people to see the old folks, and
view once more their old stamping
grounds. The Tompkins boys, the
Bells, theDorns, the Garretts', the
Parks, and many others came to
see once more and break bread with
the old folks.
Speaking of Christmas reminds
me, that only one fatality, so far
as I know, has occurred within a
radius of ten mile3 from Parksville,
and that was the killing of Lum
King by Charlie Tutt near Modoc.
This killing was doubtless caused
by blind tiger liquor, both parties
being negroes. Tutt has surrendered
and is now in the hands of the law.
At a regular communication of
Parksville, 199, A. F. M. on De
cember 23rd the following officers
were elected for the ensuing year:
D. A. J. Bell, worshipful master;
R. N. Edmunds, senior warden;
Dan A. Bell, junior warden; ! John
R. Blackwell, secretary; W. P.
Parks, treasurer; Wilmer Christian,
senior deacon; W. M. Robertson,
junior warden; H. J. Reese and J.
C. Harveley, stewards, J. B. Dorn,
tyler. At this meeting resolutions
in memory of our deceased Bro.
Dr. Jennings, were adopted and
ordered published in The Adverti
The W. 0. W. will hold a pub
lic meeting in our new hall over
the bank on Tuesday night Jan
uary 3rd,rat which time there will
be a public installation of officers,
the public being invited. People
who ought to be judges say, our
new hall into which the two frater
nities have recently moved is a
beauty. Come and see.
The Christmas tree given by the
young ladies and gentlemen of this
town during the holidays for the
pleasure of the little ones was a
complete success and reflects credit
upon the promoters.
We are sorry to report that Miss
Ellie Rich, who has been teaching
in Barnwell county the last few
months is quite sick at the home
of Mrs. Martha Rich, at Clark's
Hill of typhoid fever.
Though the weather was bad a
good congregation went out yester
day to hear Mr. Garrett's new year's
sermon from the the subject "Move
forward." A bran new organ has
been installed by the devoted Bap
tist young people, the best we have
ever had, which gave inspiration to
both preacher and hearers by the
melodious tones. It was intimated
yesterday that the thing to do in
this year of 1911 might be to tear
down the old church building and
erect a modern one in its stead.
Misses Josie Hickson and Belle
Sanders, have been spending the
Yuletide with relatives, but will re
fume their duties in the school
room next Thursday. We hope
they may return much invigorated,
ready for their arduous duty.
Old Soldier Tortured.
"For years I suffered unspeakable
torture from indigestion, constipa
tion and liver trouble," wrote A K
Smith, a war veteran at Erie, Pa.,
but Dr. King's New Life Pills fix
ed me all right. They're simply
great. Try them for any stomach,
liver or kidney trouble. Only 25c
at Penn & Holstein, W E Lynch
& Co., B Tim mons.
Farm For Rent.
33+ acres ' about half open land.
Will rent all open land reasonable
to right party. Write
? F. L. Parker,
Johnston. S, C.
Retires With Honorable Rec?re^
On Monday Mr. A. R. Nichol
son formally turned the office of
county superintendent of education
over to his successor, Mr. W.
W. Fuller. Daring the past two
years Mr. Nicholson has given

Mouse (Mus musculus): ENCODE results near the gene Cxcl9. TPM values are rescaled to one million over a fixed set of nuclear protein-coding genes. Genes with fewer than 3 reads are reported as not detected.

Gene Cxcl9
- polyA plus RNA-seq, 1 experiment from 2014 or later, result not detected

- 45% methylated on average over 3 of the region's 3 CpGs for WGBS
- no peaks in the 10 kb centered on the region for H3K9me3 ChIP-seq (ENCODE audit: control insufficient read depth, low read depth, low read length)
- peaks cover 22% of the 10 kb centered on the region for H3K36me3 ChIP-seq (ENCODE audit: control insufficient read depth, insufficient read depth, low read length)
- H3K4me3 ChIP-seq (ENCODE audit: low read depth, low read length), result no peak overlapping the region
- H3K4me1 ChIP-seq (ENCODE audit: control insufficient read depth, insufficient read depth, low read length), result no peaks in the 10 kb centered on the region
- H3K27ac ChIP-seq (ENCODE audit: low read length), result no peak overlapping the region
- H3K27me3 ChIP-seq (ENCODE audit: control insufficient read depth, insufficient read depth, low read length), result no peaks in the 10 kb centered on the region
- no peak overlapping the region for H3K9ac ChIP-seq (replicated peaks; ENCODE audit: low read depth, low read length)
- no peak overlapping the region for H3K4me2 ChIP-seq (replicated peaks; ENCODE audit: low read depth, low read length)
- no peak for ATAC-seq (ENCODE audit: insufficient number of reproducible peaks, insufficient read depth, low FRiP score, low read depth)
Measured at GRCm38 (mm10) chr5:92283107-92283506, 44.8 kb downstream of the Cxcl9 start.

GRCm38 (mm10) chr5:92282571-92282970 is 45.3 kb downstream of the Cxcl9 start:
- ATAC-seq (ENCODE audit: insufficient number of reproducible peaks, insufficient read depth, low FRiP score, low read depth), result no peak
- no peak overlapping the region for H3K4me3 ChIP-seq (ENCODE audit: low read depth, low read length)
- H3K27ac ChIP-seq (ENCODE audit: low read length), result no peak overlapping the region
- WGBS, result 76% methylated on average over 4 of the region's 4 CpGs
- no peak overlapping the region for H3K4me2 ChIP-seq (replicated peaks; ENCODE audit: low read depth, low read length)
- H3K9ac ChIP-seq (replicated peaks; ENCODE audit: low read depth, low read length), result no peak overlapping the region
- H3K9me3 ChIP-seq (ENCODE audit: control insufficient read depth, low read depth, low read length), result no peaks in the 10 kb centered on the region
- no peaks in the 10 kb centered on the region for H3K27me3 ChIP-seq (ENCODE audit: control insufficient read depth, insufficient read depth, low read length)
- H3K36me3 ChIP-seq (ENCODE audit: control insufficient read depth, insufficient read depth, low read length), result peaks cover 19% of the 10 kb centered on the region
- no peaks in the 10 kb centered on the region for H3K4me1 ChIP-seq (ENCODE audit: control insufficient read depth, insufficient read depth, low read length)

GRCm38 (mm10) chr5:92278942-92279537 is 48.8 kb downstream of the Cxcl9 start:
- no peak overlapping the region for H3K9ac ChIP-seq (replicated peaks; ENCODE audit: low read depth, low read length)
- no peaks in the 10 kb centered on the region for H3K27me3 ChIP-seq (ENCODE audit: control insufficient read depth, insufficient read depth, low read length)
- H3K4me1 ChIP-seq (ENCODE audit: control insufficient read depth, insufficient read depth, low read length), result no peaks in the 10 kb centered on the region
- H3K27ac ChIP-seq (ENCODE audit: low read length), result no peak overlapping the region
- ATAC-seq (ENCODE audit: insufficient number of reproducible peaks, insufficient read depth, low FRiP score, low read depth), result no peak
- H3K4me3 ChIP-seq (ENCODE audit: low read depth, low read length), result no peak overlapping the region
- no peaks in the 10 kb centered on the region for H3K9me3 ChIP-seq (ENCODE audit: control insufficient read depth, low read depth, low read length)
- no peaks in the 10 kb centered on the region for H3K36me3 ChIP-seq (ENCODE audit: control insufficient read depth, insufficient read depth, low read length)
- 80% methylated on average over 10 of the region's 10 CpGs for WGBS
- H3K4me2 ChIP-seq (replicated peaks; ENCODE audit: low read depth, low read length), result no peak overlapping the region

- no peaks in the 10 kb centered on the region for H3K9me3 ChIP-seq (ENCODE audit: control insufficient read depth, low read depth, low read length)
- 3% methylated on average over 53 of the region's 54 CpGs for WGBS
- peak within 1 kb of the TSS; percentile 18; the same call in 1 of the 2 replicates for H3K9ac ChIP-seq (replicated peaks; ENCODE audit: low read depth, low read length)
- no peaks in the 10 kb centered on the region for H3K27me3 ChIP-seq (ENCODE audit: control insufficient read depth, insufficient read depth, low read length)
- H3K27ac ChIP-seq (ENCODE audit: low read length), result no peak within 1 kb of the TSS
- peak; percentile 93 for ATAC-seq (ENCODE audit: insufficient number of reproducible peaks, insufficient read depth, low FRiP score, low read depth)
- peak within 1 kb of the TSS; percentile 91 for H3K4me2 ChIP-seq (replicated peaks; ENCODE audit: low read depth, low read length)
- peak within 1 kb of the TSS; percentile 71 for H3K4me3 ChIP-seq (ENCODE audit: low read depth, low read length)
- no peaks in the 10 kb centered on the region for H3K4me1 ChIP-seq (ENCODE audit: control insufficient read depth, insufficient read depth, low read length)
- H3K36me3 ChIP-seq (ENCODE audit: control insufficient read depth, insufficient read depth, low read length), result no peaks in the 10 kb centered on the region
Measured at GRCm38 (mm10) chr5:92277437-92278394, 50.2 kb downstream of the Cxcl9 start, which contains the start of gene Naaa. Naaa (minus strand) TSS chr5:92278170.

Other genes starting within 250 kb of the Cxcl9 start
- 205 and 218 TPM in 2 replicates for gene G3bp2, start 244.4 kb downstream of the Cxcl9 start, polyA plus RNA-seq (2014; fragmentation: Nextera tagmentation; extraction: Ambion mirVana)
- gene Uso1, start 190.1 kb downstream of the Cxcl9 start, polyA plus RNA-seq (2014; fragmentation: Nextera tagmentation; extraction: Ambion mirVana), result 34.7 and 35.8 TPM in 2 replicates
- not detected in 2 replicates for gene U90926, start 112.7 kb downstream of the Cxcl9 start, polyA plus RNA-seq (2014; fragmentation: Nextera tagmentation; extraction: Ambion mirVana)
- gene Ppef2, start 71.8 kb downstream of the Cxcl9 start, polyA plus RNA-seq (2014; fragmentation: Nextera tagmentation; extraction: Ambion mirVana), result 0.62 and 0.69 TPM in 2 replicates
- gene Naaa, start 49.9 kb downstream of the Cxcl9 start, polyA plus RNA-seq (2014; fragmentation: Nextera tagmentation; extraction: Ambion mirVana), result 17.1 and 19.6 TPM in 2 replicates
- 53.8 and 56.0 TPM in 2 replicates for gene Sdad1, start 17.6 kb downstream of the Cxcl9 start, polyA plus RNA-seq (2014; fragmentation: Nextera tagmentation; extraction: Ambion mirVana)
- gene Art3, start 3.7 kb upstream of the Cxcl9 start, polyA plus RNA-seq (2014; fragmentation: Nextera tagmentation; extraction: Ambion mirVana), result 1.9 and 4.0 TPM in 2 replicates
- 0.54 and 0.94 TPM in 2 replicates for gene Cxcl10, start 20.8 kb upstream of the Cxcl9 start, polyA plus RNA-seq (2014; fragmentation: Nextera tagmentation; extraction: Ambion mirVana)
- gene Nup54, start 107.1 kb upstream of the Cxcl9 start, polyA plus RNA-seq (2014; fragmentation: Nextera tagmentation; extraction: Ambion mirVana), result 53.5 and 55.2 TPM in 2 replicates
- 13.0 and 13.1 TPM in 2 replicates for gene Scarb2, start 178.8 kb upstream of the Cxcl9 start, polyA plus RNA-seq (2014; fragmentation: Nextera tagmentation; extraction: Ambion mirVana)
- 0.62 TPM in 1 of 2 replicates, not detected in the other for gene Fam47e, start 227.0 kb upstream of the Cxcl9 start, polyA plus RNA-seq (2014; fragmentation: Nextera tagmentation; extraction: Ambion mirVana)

close attention to the schools in all
parts of the county, as well as giv
in g due attention to the clerical
duties of the office. He has co- j
operated with the trustees of a]
number of schools in voting spe
cial levies and in securing state aid
for a number of weak schools. Mr.
Nicholson has encouraged every
forward move that has been made
by teachers and trustees. He leaves
a record of which he is justly very ]
On Tuesday afternoon, December
27th, Miss Eliza Virginia Gilchrist
and Mr. Abner Bushnell Lyon were
happily married at the home of the
bride's mother, Mrs. Virginia Caro
lina Gilchrist, the Rev. H. E. Bur
ton and Rev. J. ,T. Littlejohn offi
ciatieg. The bride is widely-beloved
young woman whose .'superior quali
ties of mind and heart have endear
ed her to a host of friends.
The groom is an energetic and pros
perous young farmer. They will
make their home at the Yeldell
place which was purchased some
time ago by Mr. Lyon. The Adver-1
tiser extends cordial good wishes
On Sunday afternoon, December
25th, Miss Milbria Dorn and Mr.
William Jackson were happily mar
ried by Rev. L. D. Gille&pie at the
Methodist parsonage. Both of these
popular young people are residents
of our town. The bride, a young
}ady of many lovable qualities, is
the daughter of Mr. and Mrs. J.
W. Dorn and the groom, who is a
sober, energetic young man of very
high character^ the son-of -Tr.
and Mrs. W. C. Jackson. /The Ad
vertiser joins their host of friends
in extending congratulations and
hearty good wishes.
Attention Mission Societies!
Ou Wednesday next, the eleventh,
at Edgefield |fcere will be a rally
day for all the societies of the as
sociation, at the Baptist church.
Rev. W. H. Canada, missionary to
Brazil, will be present and address
the meeting in the morning, and
Mrs. W. J. Hatcher of Johnston in
the afternoon. All. societies in the
association are cordially invited to
send representatives and bring a
short written report of their work
since the annual meeting at Reho
both. Lunch will be served at the
church. All visitors are requested
to reach the church not later than
ll o'clock and the meeting will ad
journ early after dinner so that la
dies desiring to return home may
Odd Fellows Elect Officers.
At the regular meeting of the
Odd Fellows Monday night the fol
lowing officers were elected: Dr. A.
R. Nicholson, N. G.; Ernest Roper,
V. G.; R. L. Dunovant, secretary
and treasurer; Rev. R. G. Shannon
house, chaplain; L. T. May, R. S.;
V. E. Mims, L. S.; W. C. McCreary,
I. G.; W.H. Bee, O. G.; J. S.
The officers will be installed at
the next regular meeting, at wL ich
time an oyster supper will also be
The year just closed "has been a
very satisfactory year for us in
business and I desire to thank my
friends and the public generally for
their very generous patronage. I
will appreciate a continuance of
this liberal patronage and shall at
all times endeavor to merit it. We
will continue to carry a full line of
reliable merchandise and will sell
as reasonable as possible, always
according our patrons courteous at
tention- J. W. Peak.
In spite of the inclemency of the
weather a goodly number were in
town Monday the first Monday of